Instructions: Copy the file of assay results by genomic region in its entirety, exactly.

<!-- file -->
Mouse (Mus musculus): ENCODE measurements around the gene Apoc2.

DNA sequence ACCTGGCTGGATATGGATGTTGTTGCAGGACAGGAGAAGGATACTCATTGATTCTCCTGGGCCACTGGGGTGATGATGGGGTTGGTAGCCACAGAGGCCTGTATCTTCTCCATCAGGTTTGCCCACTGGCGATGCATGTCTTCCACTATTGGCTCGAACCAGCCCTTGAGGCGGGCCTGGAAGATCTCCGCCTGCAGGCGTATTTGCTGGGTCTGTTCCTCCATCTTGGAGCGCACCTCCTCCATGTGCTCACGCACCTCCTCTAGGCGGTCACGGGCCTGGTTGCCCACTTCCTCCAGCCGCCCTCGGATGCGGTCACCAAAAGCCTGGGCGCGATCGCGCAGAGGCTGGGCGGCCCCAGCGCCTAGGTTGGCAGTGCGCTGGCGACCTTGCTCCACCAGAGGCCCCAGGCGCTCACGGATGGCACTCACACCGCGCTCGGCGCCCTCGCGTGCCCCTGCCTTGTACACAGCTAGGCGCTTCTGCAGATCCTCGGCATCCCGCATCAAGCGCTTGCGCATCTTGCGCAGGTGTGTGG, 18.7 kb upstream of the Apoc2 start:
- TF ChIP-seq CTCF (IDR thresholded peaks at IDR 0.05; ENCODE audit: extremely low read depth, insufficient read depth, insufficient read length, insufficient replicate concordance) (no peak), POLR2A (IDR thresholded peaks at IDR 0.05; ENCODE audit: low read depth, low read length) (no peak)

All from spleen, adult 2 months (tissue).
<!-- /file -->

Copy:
Mouse (Mus musculus): ENCODE measurements around the gene Apoc2.

DNA sequence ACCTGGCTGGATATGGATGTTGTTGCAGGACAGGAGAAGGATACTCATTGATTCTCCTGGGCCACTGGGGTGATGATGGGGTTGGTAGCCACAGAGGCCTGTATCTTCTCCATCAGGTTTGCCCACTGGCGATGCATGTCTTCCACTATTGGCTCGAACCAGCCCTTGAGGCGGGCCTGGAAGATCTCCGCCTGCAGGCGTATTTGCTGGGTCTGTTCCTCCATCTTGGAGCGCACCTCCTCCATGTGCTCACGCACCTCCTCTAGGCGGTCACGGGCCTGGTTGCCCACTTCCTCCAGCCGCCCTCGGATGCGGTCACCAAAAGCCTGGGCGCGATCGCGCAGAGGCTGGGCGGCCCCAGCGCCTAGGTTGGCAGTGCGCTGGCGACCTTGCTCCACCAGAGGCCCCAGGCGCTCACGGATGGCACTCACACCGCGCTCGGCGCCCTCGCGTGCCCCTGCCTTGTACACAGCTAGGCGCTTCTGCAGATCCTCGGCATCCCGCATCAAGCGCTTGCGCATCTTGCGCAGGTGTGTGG, 18.7 kb upstream of the Apoc2 start:
- TF ChIP-seq CTCF (IDR thresholded peaks at IDR 0.05; ENCODE audit: extremely low read depth, insufficient read depth, insufficient read length, insufficient replicate concordance) (no peak), POLR2A (IDR thresholded peaks at IDR 0.05; ENCODE audit: low read depth, low read length) (no peak)

All from spleen, adult 2 months (tissue).